A confessional from Russell Brand’s new documentary, has been leaked and has been made very viral indeed. In the extract taken from the BBC Three documentary entitled Russell Brand: From Addiction to Recovery, due to be aired later this week, Brand, 37, remarked that he “would rather be a drug addict than be famous”. He made this comment while being shown video footage of himself a decade earlier preparing and using heroin.
As a former addict, Brand admits that he is “jealous” of his former self and has confessed that he would trade his success and current lifestyle in favour of narcotics. “This is when you know it’s a disease,” he says in the revealing documentary. “It doesn’t matter that I was in that flat in Hackney and I’m now in the Savoy.”
However, what could be perceived as a flippant remark from the mouthy comedian has unleashed consternation and concern for Brand, who has been remained clean and sober for almost ten years. It is easy to believe that his recent divorce from pop star Katy Perry could have served as the catalyst for this outburst, but the reality is that it is an ongoing struggle staying clean, especially when living under the media microscope.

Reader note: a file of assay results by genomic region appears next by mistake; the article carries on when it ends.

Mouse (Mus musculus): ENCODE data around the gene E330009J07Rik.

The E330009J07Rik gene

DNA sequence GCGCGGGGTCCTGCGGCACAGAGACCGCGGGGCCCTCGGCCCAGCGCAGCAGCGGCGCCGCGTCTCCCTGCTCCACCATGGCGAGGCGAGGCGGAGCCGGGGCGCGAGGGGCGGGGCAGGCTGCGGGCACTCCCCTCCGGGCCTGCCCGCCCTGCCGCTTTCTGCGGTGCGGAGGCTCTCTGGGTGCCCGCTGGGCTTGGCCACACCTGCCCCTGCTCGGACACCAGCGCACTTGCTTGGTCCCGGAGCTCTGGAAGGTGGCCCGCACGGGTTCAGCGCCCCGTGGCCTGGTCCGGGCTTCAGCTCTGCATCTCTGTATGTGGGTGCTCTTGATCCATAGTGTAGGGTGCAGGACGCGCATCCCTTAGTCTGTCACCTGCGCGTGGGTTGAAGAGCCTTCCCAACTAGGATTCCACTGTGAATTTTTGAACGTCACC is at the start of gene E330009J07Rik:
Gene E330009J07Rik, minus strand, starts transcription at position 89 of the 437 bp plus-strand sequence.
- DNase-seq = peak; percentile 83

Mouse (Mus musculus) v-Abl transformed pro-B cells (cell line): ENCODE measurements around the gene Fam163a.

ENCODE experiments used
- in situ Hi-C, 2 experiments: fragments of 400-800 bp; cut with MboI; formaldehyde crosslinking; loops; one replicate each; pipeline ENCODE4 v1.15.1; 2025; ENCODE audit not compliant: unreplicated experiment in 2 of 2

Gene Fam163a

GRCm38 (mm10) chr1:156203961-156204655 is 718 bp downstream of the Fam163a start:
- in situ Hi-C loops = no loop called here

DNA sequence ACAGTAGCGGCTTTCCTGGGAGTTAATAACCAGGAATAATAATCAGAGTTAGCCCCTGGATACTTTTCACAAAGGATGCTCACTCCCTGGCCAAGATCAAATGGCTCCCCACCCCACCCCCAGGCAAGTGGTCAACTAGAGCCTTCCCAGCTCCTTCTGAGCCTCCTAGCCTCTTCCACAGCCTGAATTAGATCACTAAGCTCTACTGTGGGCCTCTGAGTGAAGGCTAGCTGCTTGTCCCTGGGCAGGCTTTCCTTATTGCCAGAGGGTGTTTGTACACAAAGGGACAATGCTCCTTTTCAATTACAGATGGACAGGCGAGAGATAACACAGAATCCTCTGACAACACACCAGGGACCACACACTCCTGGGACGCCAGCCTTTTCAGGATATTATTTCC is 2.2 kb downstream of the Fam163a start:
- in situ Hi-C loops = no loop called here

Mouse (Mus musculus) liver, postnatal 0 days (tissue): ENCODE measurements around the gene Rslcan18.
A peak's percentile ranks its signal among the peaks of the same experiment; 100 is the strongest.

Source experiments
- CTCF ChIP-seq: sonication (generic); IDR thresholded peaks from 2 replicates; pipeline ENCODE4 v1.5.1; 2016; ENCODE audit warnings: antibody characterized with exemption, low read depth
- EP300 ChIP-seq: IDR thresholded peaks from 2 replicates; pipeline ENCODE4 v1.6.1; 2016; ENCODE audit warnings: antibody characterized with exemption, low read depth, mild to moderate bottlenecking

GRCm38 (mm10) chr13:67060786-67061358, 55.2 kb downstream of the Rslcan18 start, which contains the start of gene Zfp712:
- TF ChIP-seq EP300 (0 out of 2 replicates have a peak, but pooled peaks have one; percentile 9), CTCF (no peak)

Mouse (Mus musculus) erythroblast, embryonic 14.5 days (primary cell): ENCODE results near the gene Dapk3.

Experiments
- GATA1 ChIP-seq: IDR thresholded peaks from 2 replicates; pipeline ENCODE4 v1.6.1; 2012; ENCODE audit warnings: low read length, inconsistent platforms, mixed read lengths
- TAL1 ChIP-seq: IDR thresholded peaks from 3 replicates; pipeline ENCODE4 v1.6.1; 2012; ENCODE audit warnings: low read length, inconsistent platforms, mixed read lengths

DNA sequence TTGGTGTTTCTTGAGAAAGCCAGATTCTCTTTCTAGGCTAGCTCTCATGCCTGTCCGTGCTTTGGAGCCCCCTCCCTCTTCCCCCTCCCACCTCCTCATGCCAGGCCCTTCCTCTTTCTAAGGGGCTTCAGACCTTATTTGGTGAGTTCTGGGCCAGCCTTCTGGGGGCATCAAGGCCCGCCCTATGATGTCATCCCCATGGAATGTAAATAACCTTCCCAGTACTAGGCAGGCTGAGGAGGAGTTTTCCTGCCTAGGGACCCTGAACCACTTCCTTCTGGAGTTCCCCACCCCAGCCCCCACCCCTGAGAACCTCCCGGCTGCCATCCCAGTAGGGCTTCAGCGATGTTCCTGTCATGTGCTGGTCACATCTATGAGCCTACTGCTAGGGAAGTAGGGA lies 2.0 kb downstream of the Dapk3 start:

Yet there is no hint of glamourisation in his musings on the drug. “Heroin is a greedy drug, it’ll take everything, explains the former MTV presenter. “First it’ll take your money. Then it’ll take your friends, your family, your car, your house. Then it’s going to take bits of your body. In the end I used to be scoring with people that had eyes missing, limbs missing. You’ll take it until it takes your life. It’ll take everything until the last thing and you’ll gladly give it that rather than give up the drugs.”
Brand was never a shrinking violet, and never one to shy away from media attention and the limelight, so could this outburst be a plea for intervention, or attention? It appears that Brand is definitely not joking around on this issue, and the difference between the kohl-lined comic and the recovering addict becomes painfully clear in the documentary. The life of fame and the reality of the media have taken it’s toll on Brand, as the life of celebrity no longer holds the same allure it used to and he wistfully thinks of a life more fulfilling when spent with some needles and rat poison.
And in that statement alone lies the difference between onlookers and addicts. Onlookers will never truly understand addiction, but will just perceive its effects and judge the individual upon the risks and the implications in which their fulfilling their addiction entails. Regardless of the size of his Wikipedia page or the amount of newspaper columns he is capable of filling, we will never truly understand his addiction or his jealousy of the person he used to be.